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Start-Up Developing Immunometabolism Therapies, Gains $30M Funding

T-cells illustration

T-cells (

8 Oct. 2018. A start-up enterprise founded by medical researchers in the U.S. and Europe is developing treatments for cancer and autoimmune disorders that change chemical reactions in immune system cells. The biotechnology company Sitryx, based in Oxford, U.K., is also raising $30 million in its first venture funding round.

Sitryx creates therapies that invoke the immune system by regulating metabolic functions in immune system cells. Those cells generally remain in a quiet state until called upon to react to conditions such as infection or inflammation. When immune system cells respond they work through several pathways and mechanisms that produce proteins such as cytokines and enzymes, as well as other signaling compounds that can affect other cells and tissue in the body. These chemical changes in immune system cells are the aim of Sitryx’s work, focusing on therapies that correct malfunctioning immune system cells contributing to tumor growth and inflammation.

The company was founded by life science entrepreneur and investor Houman Ashrafian, a partner at SV Health Investors in London, with five immunologists and cell biologists in Europe and the U.S.:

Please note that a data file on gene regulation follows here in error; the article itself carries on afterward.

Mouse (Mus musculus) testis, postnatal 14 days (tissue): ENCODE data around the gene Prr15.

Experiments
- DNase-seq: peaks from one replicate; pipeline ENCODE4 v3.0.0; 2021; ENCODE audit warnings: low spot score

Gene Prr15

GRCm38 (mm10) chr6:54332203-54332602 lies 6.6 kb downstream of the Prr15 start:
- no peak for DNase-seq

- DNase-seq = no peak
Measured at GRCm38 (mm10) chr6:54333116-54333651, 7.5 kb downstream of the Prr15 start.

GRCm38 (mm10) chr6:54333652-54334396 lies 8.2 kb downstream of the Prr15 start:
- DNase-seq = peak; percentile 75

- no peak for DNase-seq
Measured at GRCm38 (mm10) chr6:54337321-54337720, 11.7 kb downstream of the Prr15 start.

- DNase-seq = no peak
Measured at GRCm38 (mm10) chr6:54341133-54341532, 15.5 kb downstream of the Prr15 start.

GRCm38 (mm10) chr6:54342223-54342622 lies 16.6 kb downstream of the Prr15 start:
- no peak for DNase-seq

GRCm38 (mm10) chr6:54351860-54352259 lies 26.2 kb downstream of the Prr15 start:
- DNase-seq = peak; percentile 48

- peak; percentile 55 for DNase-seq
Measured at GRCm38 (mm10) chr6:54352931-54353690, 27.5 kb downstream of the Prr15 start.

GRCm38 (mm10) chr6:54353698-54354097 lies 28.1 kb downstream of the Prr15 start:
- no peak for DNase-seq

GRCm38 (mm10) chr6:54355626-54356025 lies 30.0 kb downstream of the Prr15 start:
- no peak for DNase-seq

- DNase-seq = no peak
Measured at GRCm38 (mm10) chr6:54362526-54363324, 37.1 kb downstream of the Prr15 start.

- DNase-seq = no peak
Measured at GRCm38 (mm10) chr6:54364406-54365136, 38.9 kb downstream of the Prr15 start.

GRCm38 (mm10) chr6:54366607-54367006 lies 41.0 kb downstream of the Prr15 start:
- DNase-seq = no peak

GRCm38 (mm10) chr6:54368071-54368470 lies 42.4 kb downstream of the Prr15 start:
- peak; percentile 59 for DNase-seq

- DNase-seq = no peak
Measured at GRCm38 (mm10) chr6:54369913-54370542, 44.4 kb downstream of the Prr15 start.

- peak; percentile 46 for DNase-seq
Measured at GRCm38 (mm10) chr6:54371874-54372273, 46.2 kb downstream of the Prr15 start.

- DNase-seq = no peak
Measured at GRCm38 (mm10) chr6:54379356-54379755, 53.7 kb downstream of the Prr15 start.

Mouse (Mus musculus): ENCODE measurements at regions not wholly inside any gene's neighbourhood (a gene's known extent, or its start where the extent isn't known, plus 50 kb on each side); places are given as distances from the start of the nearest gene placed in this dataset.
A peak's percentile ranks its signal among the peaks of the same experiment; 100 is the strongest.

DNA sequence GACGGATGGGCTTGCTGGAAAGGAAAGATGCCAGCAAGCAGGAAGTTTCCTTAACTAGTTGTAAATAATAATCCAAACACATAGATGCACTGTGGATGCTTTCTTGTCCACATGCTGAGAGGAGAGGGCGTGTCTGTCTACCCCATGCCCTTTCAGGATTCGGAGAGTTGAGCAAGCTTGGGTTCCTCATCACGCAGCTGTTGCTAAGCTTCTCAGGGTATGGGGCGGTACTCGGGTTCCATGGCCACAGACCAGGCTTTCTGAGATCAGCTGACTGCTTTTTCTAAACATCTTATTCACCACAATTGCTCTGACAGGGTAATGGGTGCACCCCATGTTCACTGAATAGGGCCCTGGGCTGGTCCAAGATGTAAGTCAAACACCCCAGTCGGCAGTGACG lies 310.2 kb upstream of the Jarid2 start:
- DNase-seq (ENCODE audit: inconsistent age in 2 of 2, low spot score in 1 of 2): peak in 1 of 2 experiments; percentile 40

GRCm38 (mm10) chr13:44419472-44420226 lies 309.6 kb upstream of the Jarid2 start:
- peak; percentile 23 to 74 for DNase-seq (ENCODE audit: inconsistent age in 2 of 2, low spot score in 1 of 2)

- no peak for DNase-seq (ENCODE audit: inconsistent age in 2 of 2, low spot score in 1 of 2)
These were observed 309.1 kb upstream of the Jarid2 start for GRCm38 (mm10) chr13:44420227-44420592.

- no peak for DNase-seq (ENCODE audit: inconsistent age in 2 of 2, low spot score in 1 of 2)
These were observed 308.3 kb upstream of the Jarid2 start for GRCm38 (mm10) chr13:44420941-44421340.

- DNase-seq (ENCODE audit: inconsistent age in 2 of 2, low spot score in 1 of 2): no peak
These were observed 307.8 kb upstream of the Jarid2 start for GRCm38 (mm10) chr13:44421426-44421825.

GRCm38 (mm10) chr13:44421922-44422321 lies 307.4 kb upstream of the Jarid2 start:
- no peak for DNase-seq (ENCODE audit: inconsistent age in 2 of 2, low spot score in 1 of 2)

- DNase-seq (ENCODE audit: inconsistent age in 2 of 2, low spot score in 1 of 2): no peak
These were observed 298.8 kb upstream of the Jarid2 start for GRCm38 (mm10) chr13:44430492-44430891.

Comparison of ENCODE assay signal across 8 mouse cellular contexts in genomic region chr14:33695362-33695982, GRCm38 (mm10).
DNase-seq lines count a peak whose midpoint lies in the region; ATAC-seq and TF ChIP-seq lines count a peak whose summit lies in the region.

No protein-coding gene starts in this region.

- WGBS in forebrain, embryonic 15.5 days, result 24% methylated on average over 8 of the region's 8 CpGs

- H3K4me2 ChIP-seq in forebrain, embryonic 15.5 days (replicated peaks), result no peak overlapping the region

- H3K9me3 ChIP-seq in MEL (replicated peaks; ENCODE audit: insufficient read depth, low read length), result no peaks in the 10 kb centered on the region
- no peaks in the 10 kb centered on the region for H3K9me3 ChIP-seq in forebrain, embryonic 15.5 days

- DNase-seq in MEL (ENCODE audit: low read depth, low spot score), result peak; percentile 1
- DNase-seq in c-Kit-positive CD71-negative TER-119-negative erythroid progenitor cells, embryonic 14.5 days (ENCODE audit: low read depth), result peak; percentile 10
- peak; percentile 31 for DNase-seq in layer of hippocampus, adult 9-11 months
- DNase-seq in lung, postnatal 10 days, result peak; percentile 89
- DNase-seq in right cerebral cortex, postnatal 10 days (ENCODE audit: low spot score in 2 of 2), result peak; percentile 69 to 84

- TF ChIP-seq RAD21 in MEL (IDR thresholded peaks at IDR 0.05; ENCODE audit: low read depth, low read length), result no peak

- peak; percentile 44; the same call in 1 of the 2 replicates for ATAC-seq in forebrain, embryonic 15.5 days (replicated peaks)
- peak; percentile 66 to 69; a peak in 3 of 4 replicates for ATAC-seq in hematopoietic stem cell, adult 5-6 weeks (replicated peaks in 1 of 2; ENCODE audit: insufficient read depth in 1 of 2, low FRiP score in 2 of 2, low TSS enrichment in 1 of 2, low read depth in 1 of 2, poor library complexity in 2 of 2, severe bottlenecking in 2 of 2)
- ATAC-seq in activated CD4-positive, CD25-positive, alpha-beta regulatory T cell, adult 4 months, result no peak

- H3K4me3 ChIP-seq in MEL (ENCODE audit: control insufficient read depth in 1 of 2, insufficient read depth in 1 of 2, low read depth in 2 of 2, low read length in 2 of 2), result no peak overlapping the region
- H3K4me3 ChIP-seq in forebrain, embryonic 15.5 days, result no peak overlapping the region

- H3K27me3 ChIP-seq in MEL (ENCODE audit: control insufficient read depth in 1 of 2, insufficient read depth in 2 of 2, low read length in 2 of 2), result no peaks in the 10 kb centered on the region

Luke O’Neill, immunologist and molecular biologist at Trinity College Dublin, who studies innate immunity and inflammation

Jonathan Powell, cancer specialist at Johns Hopkins University in Baltimore, studying T-cell activation and tolerance

Jeff Rathmell, immunologist at Vanderbilt University in Nashville, researching immunometabolism

Michael Rosenblum, cell and molecular biologist at University of California in San Francisco, studying regulatory T-cells in skin and other tissue

Paul-Peter Tak, an immunologist formerly with GlaxoSmithKline, now researching autoimmune disorders at VU University Medical Center in Amsterdam

Sitryx is licensing intellectual property and chemical formulations from drug maker GlaxoSmithKline or GSK, also one of the company’s financial backers. The company says GSK became interested in the company through Sitryx’s involvement in the Immunology Network, a forum for collaboration and sharing research on immunology sponsored by Oxford in which GSK takes part.

John Lepore, senior vice president for research at GSK says in a Sitryx statement, “Immunology is at the heart of GSK’s new approach to R&D. Through our Immunology Network, we believe the emerging field of immunometabolism that Sitryx is focusing on has the potential to bring new therapeutic opportunities to patients for a broad range of diseases including cancer.”

The $30 million financing round for Sitryx is led by SV Health Investors that also provided the company’s seed funds, and Sofinnova Partners, a life science investment company based in Paris. Taking part in the round are GSK and Longwood Fund.

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